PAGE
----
The House narrowly passed the nation’s annual defense policy bill on Friday, after Republicans backed a slew of controversial amendments late Thursday that alienated Democrats and imperiled the typically bipartisan bill.
In a 219-210 vote largely along party lines, lawmakers approved the National Defense Authorization Act. But with the amendments concerning policies on abortion, gender-affirming care, critical race theory and beyond, the legislation in its current form has next to no chance in the Democrat-controlled Senate, which is working on its own version of the bill. But House Republicans will likely use the measure as a bargaining chip as the two chambers look to come together on a path forward.
Thursday’s votes on the modifications to the $886 billion measure that has been approved on an annual basis for more than 60 years came after the House Rules Committee sent the amendments to the floor in the wee hours of the morning as disputes within the conference had threatened to push floor action on the bill into next week. Ultimately, the group of conservatives – a small but increasingly powerful minority that threatened to stall progress on the legislation – got their proposals to the floor and, for some, into the bill.
Members of the House Freedom Caucus celebrated the progress on NDAA on Friday, while making clear that it’s just getting started.
“Just look at the conservative policies in this NDAA – this is the most conservative NDAA that I’ve ever had the pleasure of working with,” Rep. Lauren Boebert of Colorado said, celebrating a ban on funding for drag shows and the teaching of critical race theory; abolishing diversity, equity and inclusion programs; and establishing a pathway for the return of service members discharged under coronavirus vaccine mandates.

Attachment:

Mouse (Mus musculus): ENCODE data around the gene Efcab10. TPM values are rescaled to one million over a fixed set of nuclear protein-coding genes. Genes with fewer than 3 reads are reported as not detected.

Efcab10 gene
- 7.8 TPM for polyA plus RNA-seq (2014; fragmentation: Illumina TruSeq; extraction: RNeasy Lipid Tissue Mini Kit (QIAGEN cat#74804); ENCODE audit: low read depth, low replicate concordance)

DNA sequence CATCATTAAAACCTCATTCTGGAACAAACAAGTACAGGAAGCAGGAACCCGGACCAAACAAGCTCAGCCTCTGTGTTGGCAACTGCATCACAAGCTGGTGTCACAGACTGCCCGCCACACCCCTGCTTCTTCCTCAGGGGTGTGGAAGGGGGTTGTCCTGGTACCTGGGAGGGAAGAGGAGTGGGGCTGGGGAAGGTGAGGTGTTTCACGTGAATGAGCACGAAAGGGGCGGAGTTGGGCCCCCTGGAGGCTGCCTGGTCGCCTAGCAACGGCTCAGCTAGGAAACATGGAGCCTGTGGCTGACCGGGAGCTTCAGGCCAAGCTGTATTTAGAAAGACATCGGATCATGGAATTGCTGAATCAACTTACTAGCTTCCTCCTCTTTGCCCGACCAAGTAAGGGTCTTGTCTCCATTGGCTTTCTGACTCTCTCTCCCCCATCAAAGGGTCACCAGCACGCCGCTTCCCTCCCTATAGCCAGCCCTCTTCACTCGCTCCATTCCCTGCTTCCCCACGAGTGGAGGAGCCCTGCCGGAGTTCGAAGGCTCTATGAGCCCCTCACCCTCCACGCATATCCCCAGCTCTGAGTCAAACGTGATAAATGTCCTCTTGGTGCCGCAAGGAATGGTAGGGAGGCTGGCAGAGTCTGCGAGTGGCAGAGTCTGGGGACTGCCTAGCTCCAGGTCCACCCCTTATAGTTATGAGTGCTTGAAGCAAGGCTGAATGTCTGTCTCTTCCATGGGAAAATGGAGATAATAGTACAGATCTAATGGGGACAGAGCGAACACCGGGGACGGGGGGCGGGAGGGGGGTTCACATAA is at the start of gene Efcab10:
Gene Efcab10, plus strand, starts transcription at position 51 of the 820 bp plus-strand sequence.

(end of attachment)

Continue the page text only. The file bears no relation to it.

Republicans more broadly argued that the Biden administration has politicized the Pentagon with its “woke” agenda, making their social policy proposals in the NDAA a necessary reaction, while others positioned the social policies as a means to restore patriotism and confidence in the military.
Meanwhile, Democrats slammed the turn that the must-pass legislation took in response to the latest power grab from members of their conference’s right flank.
“It is woefully irresponsible that extreme MAGA Republicans have hijacked a bipartisan bill that is essential to our national security and taken it over and weaponized it in order to jam their extreme right wing ideology down the throats of the American people,” House Minority Leader Hakeem Jeffries said.
Generating the most stark opposition from Democrats was an amendment approved by House Republicans late Thursday that nixes the Pentagon’s policy reimbursing travel expenses related to abortion services for service members who may be stationed in states where abortion has been restricted. Even some Republicans, like Rep. Nancy Mace, have voiced frustration with the amendment, as the party reckons with how to address abortion in the aftermath of the Supreme Court decision overturning Roe v. Wade. But others in the party argued that taxpayer funds should not be used for abortions.
The move comes as Sen. Tommy Tuberville, Alabama Republican, has likewise pushed to reverse the Pentagon policy, blocking hundreds of military promotions – including potentially the military’s top post, the chairman of the Joint Chiefs of Staff – in protest and drawing the ire of the Biden administration and Defense Department for what they say is jeopardizing national security. Members of the House Freedom Caucus praised Tuberville on Friday, while pledging “reinforcements” in the House.